No one would question the importance of education in the modern world. Whether we are speaking from a perspective of ensuring that citizens are trained to improve our national economic performance or from a social perspective of ensuring that we produce a more cohesive society, education will have to be the driving force. And when we speak of ‘education’, we are speaking of teachers who will have to deliver that education.
There has been much ado about delivering education through the new Information and Communication Technology (ICT), but this will simply augment the roles of teachers – not replace them. One of the pluses of the PPP’s administration is that they have allocated a credible segment of their annual budget to the education sector. This year, $8.2 billion has been proposed – representing a 9.4% increase over last year’s spending.
Coincident with the presentation of the budget in parliament, the Guyana Teachers’ Union (GTU) held their elections. Emphasising the importance of the teaching profession, President Ramotar was in attendance at their Third Biennial Conference and reiterated his administration’s support for their needs. The newly elected president, Colin Bynoe, later enumerated the challenges confronting teachers and highlighted the GTU/Ministry of Education multi-year agreement that had not been completely implemented to date.
However, in a refreshing departure from the usual rhetoric, he candidly expatiated on the concomitant responsibilities of teachers towards fulfilling their contractual and moral duties. First was the refusal of some teachers to dress in a ‘professional’ manner. Teachers are authority figures to their young charges, and they ought to set an example of proper dress and decorum to them. We agree with him that all too often, teachers dress as if they are on a catwalk with their plunging necklines and bared chests. We expect head teachers to insist on a dress code for teachers in all schools.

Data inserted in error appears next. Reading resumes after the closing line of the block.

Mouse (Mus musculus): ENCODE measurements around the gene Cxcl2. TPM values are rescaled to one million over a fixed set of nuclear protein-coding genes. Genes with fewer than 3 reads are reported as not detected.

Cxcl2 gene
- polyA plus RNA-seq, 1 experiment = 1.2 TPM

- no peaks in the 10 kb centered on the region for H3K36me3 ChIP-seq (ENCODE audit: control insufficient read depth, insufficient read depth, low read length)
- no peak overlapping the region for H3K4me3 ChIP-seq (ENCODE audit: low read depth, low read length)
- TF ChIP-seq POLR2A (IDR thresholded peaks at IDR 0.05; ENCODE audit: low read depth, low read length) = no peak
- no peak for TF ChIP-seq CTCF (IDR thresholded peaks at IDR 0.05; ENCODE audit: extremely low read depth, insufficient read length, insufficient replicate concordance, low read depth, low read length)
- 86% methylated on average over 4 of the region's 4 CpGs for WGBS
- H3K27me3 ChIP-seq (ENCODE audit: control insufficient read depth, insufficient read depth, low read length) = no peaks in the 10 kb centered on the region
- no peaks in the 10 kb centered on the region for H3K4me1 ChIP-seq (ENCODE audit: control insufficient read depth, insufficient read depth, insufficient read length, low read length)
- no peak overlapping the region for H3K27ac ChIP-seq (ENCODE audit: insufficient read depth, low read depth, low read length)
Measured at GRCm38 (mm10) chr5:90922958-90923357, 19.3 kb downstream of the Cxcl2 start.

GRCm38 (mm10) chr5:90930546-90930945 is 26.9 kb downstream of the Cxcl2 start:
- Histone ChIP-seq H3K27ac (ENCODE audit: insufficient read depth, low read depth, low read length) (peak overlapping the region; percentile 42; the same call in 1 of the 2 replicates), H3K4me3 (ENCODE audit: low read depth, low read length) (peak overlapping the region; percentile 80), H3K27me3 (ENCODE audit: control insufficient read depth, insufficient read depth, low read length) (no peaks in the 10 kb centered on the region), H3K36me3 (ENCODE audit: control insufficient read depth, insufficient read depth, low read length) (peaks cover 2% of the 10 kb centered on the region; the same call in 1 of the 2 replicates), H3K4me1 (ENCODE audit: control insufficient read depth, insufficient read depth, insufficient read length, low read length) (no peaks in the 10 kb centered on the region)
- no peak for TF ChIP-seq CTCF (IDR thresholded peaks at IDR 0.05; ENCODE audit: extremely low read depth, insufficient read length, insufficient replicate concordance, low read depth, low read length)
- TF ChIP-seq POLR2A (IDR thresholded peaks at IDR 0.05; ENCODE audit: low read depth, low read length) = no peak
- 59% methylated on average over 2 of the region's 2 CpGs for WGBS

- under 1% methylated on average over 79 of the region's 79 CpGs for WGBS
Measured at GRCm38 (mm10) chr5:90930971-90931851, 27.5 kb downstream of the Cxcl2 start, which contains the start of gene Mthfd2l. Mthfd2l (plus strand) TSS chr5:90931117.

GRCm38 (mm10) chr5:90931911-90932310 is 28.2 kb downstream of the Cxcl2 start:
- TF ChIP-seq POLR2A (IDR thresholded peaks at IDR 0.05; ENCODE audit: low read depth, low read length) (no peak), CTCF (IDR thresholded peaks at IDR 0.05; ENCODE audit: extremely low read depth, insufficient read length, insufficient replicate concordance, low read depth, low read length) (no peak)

On a related matter, Bynoe noted the number of dismissals of teachers for inappropriate behaviour with students – descending into sexual relations. This, of course, has been a perennial problem – and not unexpected, because of the number of comparatively youthful teachers entering the system annually. Here again, head teachers have to establish monitoring systems, to nip this betrayal of trust in the bud.
Then there was the problem of absenteeism and tardiness – not on account of attending UG or Cyril Potter which also create hardships to the students –but teachers just not showing up for classes. There is not a single school in Guyana where on any given day, a large number of children are not taught two or more of their assigned subjects.
A new abuse is for teachers to be in school but to get onto social networks like Facebook – either from phones or computers in staff rooms. From what the GTU president revealed, the content of the teachers’ postings on these sites are totally inappropriate towards fostering respect in their students towards them and by extension, the entire educational programme.
But sadly, Bynoe did not mention one of the most insidious practices that have almost degutted the entire education system from delivering its most laudable goals: teachers giving private lessons. President Ramotar did, however. We recognise that there will always be students that need extra tuition. We recognise that there will always be parents that want to give their children an ‘edge’. We recognise that teachers being human, would always want to earn some extra discretionary income – especially when, while teachers’ salaries have risen exponentially over the last decade, it is still below that of their peers in neighbouring countries.
But what we do not recognise is the right of those teachers that do not complete their curriculum in the classrooms to ‘offer’ lessons to do so. Like the ‘offer’ of the Godfather which couldn’t be refused, it is a form of blackmail that is more reprehensible given that it extorts from minors. And it occurs from Grade 2 to Grade 13 – especially in the ‘elite’ schools.
Pity those students that cannot afford the lessons.